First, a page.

PARIS — A French court has set a date in early 2019 for the criminal trial of a French cardinal and a high-ranking Vatican prelate suspected of covering up a child sex abuse scandal in the eastern diocese of Lyon.
Victims of a priest who has confessed to preying on them have summoned Cardinal Philippe Barbarin, archbishop of Lyon, Monsignor Luis Ladaria Ferrer, head of a powerful office in the Vatican, and five other Catholic Church officials to appear together in court for allegedly being informed of the priest’s past abuses and not reporting them to authorities.
A Lyon court on Wednesday set the trial to January 7-9. The lawsuit is the most prominent church sex abuse case to date in France.
Barbarin and some of the other defendants will also be tried for leaving the priest in contact with children until he retired in 2015, while knowing he had a history of sexual assaults.
The 67-year-old cardinal, one of the highest-ranking figures in the French Catholic Church, has admitted some “mistakes” in the management and nominations of certain priests but denied any attempt to cover up the case. Pope Francis has lent his support to Barbarin, saying he was a “brave” man.
The seven defendants, including another archbishop and a bishop, would face up to three years in prison and a 45,000-euro ($53,000) fine if found guilty of failing to report the priest’s crimes. The penalty would be increased to up to five years in prison and a 75,000-euro ($88,000) fine for those convicted of failing to assist a person in danger.
The victims, most of them now in their 30s and 40s, have claimed a local priest, Rev. Bernard Preynat, sexually abused them when they were boy scouts aged between 7 and 12 in the Lyon region between 1986 and 1991, well before Barbarin was appointed archbishop of Lyon in 2002.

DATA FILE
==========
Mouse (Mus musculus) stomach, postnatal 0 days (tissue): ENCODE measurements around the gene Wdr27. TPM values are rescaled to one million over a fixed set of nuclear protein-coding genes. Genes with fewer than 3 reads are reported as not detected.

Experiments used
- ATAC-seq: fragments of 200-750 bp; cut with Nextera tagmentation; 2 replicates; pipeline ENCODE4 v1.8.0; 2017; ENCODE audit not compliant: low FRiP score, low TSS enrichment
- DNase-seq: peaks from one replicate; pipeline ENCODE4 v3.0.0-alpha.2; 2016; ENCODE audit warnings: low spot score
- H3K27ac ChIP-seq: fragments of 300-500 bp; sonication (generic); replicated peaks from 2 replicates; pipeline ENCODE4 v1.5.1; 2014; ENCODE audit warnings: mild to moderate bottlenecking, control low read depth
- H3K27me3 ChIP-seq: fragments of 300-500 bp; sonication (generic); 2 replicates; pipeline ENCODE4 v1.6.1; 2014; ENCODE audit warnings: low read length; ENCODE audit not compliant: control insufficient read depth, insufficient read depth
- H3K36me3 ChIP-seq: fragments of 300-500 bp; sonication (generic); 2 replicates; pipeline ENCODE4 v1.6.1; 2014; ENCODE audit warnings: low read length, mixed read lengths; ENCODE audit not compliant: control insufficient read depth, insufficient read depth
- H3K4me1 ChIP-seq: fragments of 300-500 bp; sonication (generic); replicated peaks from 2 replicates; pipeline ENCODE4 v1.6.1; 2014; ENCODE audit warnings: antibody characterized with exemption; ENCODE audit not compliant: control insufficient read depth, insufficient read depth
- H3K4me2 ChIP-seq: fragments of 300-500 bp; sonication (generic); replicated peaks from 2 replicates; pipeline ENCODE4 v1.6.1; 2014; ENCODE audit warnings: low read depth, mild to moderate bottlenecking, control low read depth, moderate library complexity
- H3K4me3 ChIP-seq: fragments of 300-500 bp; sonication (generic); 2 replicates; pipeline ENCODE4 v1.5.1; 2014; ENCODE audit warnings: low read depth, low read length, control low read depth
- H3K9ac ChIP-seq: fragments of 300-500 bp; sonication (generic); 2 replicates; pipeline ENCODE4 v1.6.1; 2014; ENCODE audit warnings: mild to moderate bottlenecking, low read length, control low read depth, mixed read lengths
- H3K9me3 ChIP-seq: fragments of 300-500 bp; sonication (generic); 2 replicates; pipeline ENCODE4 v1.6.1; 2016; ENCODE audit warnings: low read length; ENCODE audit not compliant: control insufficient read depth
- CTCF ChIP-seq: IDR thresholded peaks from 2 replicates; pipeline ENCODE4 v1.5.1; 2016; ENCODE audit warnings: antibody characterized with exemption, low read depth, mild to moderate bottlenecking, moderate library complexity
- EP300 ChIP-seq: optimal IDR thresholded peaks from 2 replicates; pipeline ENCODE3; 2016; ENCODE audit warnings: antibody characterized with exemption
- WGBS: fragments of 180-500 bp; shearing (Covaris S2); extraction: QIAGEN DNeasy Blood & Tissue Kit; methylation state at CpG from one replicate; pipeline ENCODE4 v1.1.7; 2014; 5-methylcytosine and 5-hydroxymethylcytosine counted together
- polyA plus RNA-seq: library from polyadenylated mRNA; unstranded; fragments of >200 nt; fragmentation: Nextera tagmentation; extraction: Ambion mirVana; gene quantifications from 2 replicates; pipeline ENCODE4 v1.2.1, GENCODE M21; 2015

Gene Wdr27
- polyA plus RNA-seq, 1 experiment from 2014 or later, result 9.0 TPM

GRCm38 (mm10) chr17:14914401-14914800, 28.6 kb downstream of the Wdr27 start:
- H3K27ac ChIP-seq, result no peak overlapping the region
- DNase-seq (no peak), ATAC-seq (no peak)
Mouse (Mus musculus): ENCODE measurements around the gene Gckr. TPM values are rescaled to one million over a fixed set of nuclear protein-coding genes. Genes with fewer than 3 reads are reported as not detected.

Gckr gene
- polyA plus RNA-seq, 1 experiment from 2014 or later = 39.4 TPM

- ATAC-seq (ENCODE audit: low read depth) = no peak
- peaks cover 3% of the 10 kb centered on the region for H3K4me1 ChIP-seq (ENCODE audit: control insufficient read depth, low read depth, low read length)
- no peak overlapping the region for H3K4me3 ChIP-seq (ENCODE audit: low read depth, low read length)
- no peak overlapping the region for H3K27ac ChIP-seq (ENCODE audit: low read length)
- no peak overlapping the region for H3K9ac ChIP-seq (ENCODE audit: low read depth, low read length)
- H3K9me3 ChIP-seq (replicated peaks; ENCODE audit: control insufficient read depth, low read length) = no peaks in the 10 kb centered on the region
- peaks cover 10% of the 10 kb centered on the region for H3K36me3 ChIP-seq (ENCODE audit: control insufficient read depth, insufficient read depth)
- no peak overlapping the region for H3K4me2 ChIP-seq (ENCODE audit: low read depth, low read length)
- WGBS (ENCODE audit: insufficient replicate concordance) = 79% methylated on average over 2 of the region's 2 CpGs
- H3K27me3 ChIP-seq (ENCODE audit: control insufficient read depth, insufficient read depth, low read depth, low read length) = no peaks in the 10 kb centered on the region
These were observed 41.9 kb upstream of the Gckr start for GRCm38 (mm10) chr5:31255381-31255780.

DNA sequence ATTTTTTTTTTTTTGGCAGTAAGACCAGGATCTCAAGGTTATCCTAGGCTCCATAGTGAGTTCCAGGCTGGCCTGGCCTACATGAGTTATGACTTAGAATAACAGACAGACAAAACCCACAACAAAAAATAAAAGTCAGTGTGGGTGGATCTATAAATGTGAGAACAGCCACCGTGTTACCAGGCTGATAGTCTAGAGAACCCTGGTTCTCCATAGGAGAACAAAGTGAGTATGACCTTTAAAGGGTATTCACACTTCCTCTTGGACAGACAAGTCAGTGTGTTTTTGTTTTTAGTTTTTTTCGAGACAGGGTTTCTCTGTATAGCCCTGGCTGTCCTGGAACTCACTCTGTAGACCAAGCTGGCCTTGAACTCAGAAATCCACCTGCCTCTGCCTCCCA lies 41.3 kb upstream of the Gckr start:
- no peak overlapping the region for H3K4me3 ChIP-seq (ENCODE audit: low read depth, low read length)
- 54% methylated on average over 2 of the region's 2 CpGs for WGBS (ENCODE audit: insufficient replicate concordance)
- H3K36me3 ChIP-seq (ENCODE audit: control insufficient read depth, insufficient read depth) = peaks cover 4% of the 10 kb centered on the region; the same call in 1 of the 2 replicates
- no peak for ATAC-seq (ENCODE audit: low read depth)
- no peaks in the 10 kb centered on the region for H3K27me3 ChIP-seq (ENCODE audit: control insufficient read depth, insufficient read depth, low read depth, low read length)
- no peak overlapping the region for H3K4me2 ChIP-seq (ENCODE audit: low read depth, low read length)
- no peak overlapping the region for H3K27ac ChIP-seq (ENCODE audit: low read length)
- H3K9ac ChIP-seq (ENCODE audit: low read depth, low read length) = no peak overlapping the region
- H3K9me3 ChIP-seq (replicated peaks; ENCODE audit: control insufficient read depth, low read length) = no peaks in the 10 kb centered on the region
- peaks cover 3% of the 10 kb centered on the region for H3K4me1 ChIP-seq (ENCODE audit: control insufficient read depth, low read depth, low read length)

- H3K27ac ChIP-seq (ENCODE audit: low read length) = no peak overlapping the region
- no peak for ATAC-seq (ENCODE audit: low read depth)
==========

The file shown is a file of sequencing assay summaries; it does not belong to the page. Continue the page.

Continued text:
Dozens of older abuses by the same priest were reported to local Church officials and judicial authorities but couldn’t give rise to legal complaints because of the statute of limitations.
Preynat, now in his 70s, confessed his wrongdoings in letters to victims’ parents and meetings with his superiors, including Barbarin. His last known abuses were in 1991.
A separate criminal investigation is still ongoing on Preynat who was given preliminary charges of sexual assaults on minors. Judges have yet to send him to trial.
After the prosecutor’s office in Lyon dismissed the cover-up case in 2016, victims decided to summon Barbarin and others, their only way to force a trial.
Jean Boudot, a lawyer for a plaintiff, said the upcoming trial will hopefully help to put an end to the “culture of omerta” — an unwritten rule of silence — in the Church. “We do not want this to happen to others,” he told The Associated Press.
Emmanuelle Haziza, another plaintiff’s lawyer, insisted that “the Church has not yet fully realized the extent and seriousness of the phenomenon of pedophilia within it.”
“With this trial, we want to show that no one is above the law, help other victims to report sex crimes and detail the chain of responsibilities within the Church,” Haziza told the AP.
That’s why the victims also want Monsignor Ladaria to appear in court in Lyon next year. They say Barbarin sought advice on the Preynat case with the Roman prelate when he was the secretary, or number 2, of the Congregation for the Doctrine of the Faith, the Vatican office that processes and evaluates all cases of priests accused of raping or molesting minors.
In reply, Ladaria sent the cardinal a letter in 2015 to recommend keeping the priest away from children, “while avoiding any public scandal.” The letter is part of court documents in the case. The Vatican spokesman declined to comment on Ladaria being summoned to stand trial in France.
Ladaria has since been promoted prefect, or head, of the Congregation, becoming one of the highest ranking Church officials in the Vatican.
The much-publicized Preynat-Barbarin case led the French Church to take a series of measures to fight pedophilia among priests.
Nicole Winfield in Rome contributed to the report